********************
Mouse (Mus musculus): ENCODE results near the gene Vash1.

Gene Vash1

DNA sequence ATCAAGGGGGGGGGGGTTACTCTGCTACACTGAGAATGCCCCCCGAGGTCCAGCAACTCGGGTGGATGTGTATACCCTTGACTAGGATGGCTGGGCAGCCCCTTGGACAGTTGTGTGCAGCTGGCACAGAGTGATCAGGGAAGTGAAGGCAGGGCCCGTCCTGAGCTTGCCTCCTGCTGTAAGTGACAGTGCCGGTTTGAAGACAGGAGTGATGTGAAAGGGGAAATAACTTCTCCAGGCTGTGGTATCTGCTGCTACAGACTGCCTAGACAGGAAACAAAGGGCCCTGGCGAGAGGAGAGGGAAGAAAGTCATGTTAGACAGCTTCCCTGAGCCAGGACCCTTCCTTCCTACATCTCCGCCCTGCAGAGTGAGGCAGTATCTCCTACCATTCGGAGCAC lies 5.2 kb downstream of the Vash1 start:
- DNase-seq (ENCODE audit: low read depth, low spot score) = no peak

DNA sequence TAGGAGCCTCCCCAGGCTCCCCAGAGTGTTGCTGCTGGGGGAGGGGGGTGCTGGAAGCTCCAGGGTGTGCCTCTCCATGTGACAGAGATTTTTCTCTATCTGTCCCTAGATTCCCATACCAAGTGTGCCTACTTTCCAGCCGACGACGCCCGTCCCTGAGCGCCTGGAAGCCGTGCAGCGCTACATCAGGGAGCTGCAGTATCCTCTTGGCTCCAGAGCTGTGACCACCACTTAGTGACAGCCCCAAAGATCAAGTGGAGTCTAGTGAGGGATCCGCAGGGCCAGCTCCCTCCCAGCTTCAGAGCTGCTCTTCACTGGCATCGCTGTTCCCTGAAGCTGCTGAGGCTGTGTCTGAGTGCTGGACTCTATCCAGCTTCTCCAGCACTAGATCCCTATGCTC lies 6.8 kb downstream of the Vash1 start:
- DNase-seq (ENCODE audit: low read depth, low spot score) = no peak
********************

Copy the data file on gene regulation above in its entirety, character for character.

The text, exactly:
Mouse (Mus musculus): ENCODE results near the gene Vash1.

Gene Vash1

DNA sequence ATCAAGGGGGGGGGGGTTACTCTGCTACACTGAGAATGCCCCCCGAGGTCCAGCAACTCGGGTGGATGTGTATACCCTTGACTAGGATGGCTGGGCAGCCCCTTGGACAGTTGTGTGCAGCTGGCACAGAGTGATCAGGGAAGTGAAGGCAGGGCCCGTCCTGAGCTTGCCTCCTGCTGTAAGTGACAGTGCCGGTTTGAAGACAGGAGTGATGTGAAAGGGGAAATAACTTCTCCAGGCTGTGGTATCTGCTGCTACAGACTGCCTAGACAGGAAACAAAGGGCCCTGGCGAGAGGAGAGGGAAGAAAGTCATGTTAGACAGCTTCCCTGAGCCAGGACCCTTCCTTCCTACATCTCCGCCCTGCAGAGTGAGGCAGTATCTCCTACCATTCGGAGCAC lies 5.2 kb downstream of the Vash1 start:
- DNase-seq (ENCODE audit: low read depth, low spot score) = no peak

DNA sequence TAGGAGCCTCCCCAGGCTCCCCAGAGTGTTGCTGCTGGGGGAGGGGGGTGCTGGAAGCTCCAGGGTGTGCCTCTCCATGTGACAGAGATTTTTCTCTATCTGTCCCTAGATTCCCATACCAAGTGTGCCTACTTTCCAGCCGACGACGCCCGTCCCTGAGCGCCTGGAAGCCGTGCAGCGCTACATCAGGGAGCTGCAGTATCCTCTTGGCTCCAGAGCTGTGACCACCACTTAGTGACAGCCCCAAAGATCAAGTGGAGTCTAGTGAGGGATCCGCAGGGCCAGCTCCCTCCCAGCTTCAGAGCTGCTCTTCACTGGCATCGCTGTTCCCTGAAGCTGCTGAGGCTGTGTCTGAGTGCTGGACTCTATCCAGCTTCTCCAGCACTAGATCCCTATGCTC lies 6.8 kb downstream of the Vash1 start:
- DNase-seq (ENCODE audit: low read depth, low spot score) = no peak